What is Légifrance?
The French government's official website on French law – managed by the French Secretary-General (legal and administrative information directorate)
What's in Légifrance?
You can search for documents by type of law – using a simple, expert or thematic search box.
Which types of legal instrument?
General in scope and applicable to everyone, laws are enacted by the French parliament (National Assembly and Senate), promulgated by the president and published in the Journal officiel.
A type of short-lived regulation with the force of law, orders are used by the government to implement its programme.
Orders should not be used routinely and are valid only if covered by an enabling law passed by parliament. They are adopted by the cabinet (conseil des ministres) and signed by the president. They take effect only once they have been ratified by parliament.
May apply to everyone or only to named addressees (in the case of an appointment, for example). Decrees are issued by the president and prime minister.
Autonomous decrees are issued by the prime minister within the limits laid down by the constitution and on subjects not falling under the president's responsibility.
Implementing decrees (décrets d'application) say how laws are to be implemented, and are also issued by the prime minister.
The prime minister can delegate powers to ministers, prefects and mayors enabling them to issue arrêtés (sometimes referred to as ministerial, inter-ministerial, prefectorial, and municipal orders). The purpose is to define the scope of a law within their area of responsibility.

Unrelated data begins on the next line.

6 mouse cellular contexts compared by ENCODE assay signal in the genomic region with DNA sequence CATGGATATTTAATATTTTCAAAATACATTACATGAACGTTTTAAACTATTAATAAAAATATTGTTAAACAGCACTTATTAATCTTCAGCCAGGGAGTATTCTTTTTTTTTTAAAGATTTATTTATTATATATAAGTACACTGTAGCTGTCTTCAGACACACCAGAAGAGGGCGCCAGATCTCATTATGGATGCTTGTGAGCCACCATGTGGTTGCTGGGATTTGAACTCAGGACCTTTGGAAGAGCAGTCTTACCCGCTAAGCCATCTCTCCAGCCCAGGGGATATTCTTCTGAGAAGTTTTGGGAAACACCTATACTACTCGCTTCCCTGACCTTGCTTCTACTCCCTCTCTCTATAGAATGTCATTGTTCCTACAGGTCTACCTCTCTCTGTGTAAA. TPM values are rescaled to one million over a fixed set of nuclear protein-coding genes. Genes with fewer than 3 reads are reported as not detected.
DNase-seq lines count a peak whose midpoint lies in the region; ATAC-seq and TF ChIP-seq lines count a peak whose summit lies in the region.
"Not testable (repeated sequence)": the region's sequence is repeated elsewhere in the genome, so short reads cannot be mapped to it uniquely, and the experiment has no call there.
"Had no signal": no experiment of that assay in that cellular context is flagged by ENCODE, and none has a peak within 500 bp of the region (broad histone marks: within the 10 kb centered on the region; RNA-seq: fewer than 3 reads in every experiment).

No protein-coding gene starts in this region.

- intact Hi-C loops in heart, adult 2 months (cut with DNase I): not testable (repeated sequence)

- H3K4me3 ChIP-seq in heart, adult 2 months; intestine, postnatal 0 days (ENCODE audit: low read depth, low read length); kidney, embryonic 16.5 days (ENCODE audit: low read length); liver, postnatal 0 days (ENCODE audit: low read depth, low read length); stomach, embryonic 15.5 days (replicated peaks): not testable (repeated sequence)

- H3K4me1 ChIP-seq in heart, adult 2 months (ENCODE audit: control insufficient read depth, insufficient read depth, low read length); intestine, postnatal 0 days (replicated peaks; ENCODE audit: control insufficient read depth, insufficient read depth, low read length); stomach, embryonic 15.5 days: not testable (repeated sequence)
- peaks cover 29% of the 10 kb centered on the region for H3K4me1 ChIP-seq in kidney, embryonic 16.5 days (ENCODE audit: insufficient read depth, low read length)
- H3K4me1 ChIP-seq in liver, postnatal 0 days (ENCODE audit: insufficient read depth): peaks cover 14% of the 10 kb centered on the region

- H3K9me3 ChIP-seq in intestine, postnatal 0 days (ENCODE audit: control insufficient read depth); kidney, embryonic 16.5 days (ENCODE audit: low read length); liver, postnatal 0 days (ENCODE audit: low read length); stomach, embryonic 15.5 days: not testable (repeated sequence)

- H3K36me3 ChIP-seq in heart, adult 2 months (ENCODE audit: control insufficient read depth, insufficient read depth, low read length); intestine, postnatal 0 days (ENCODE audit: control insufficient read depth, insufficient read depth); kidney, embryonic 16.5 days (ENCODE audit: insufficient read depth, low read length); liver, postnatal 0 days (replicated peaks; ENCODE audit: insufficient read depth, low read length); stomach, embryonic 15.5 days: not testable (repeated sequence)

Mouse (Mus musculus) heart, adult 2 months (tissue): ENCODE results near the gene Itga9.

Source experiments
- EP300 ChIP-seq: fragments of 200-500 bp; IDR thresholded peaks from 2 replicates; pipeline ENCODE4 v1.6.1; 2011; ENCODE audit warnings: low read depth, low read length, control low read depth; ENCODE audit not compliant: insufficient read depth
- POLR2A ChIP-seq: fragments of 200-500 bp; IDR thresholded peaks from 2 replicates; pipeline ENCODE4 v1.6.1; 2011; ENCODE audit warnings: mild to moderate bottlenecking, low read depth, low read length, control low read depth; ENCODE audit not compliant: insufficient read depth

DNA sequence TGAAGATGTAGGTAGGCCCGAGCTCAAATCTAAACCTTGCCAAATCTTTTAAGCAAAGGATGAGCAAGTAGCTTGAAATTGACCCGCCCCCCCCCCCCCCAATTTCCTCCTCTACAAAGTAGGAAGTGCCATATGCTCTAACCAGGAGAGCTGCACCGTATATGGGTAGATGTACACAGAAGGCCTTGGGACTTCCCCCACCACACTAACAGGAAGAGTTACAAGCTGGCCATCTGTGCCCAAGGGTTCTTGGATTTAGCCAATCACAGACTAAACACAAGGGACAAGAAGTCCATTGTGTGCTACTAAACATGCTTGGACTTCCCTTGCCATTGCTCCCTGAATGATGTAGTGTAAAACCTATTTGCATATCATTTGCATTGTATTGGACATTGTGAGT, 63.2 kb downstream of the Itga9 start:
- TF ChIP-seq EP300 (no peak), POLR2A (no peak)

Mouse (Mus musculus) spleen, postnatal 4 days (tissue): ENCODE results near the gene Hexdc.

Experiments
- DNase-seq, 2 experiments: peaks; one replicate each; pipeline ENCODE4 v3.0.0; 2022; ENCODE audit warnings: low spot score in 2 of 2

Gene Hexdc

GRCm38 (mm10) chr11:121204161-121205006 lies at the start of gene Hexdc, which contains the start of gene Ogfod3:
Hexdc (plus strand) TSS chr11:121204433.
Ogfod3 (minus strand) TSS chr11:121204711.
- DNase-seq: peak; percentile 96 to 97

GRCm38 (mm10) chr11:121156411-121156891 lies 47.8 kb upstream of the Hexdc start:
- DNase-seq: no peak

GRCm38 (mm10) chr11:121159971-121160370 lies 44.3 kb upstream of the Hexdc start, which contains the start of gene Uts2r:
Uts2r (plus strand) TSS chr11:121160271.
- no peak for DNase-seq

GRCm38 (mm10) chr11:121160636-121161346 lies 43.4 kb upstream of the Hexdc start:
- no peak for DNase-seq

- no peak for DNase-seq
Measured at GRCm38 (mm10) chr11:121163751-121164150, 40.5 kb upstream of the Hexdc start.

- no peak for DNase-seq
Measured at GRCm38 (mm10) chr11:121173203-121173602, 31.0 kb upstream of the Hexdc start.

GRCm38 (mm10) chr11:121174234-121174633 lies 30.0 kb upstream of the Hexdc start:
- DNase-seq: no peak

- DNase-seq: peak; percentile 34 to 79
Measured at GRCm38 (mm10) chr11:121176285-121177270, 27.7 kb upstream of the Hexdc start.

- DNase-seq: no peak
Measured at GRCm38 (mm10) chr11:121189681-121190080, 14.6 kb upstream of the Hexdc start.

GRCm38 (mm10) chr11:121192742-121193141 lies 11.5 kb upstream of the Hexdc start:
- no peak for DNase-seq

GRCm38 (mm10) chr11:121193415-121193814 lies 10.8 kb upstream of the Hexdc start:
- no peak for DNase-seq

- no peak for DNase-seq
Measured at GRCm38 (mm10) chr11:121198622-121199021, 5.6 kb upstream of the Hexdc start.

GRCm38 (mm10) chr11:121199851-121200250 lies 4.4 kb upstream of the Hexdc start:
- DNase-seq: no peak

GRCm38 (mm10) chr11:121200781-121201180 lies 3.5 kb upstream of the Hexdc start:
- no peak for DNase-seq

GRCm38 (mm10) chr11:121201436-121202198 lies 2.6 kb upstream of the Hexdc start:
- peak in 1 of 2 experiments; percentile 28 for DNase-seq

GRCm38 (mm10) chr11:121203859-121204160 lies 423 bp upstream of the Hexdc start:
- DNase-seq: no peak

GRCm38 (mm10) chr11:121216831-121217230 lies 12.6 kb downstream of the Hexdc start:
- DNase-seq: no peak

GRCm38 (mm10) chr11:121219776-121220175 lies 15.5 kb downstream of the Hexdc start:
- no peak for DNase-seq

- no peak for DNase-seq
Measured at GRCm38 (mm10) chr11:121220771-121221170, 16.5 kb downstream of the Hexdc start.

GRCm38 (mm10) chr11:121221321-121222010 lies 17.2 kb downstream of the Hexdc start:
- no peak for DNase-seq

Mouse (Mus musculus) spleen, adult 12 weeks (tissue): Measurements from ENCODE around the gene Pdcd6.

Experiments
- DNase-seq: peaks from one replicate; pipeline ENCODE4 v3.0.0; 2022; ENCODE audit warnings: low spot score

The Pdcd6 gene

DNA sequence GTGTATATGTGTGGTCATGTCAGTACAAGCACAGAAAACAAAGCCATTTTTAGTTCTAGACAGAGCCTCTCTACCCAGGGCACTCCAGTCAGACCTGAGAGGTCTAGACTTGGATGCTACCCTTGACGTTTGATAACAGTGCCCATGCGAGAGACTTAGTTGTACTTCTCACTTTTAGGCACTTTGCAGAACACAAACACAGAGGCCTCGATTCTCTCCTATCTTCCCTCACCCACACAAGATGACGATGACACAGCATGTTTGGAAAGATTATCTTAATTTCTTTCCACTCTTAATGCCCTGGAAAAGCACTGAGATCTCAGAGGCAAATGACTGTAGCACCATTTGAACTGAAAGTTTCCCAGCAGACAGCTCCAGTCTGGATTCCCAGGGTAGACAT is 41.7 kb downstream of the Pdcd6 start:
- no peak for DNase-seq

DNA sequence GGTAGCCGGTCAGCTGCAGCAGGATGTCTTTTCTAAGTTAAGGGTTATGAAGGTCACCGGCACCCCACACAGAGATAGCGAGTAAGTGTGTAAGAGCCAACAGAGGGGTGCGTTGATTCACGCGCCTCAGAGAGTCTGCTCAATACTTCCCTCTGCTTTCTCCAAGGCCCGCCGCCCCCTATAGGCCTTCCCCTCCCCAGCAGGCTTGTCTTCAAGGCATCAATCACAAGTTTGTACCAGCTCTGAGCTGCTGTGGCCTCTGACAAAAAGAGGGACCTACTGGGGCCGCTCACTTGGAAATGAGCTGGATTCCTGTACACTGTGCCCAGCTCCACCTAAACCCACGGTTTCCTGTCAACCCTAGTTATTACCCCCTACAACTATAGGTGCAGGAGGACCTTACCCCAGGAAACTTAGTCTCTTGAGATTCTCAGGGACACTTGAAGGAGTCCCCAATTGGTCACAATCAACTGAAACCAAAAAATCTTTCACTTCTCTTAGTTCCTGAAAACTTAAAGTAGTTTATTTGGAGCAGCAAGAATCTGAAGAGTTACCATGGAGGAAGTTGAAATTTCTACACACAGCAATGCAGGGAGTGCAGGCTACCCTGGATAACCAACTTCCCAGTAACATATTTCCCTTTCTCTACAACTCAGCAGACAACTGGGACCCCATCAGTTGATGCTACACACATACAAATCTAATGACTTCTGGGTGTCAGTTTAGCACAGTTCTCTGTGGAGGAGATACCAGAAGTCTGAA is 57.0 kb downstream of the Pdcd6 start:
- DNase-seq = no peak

Regulation-type documents issued by independent administrative authorities, such as the CNIL (responsible for ensuring information technology does not infringe civil liberties) or the authority that regulates electronic communication and the postal system.
Decisions taken by public bodies and the analyses and discussions leading up to them. Légifrance provides access to deliberations by independent administrative authorities.
Circulars and instructions (circulaires and instructions)
Not strictly regulations, these are instructions to administrative bodies and departments within ministries on how to apply laws, decrees and other rules. Only the most important are published in the Journal officiel.
Impact studies and reports (études d’impact and rapports)
Preparatory documents produced by ministries for the prime minister or president.
An impact study must be produced for every draft law – and published along with it.
Presentation reports are submitted along with draft decrees and orders to the prime minister and president.
Issued after a consultation (of a person or body). Légifrance contains opinions issued by ministries (e.g. on a proposed extension to a collective bargain) and independent administrative authorities.
In force from 1924 to 1958, decree-laws were regulations amending or repealing legal provisions. They were adopted by the government after parliament had given it the powers to do so. Parliament also had to ratify decree-laws. Replaced by orders (ordonnances) in 1958.
* for texts before 1990, there is only a reference and copy of the first page.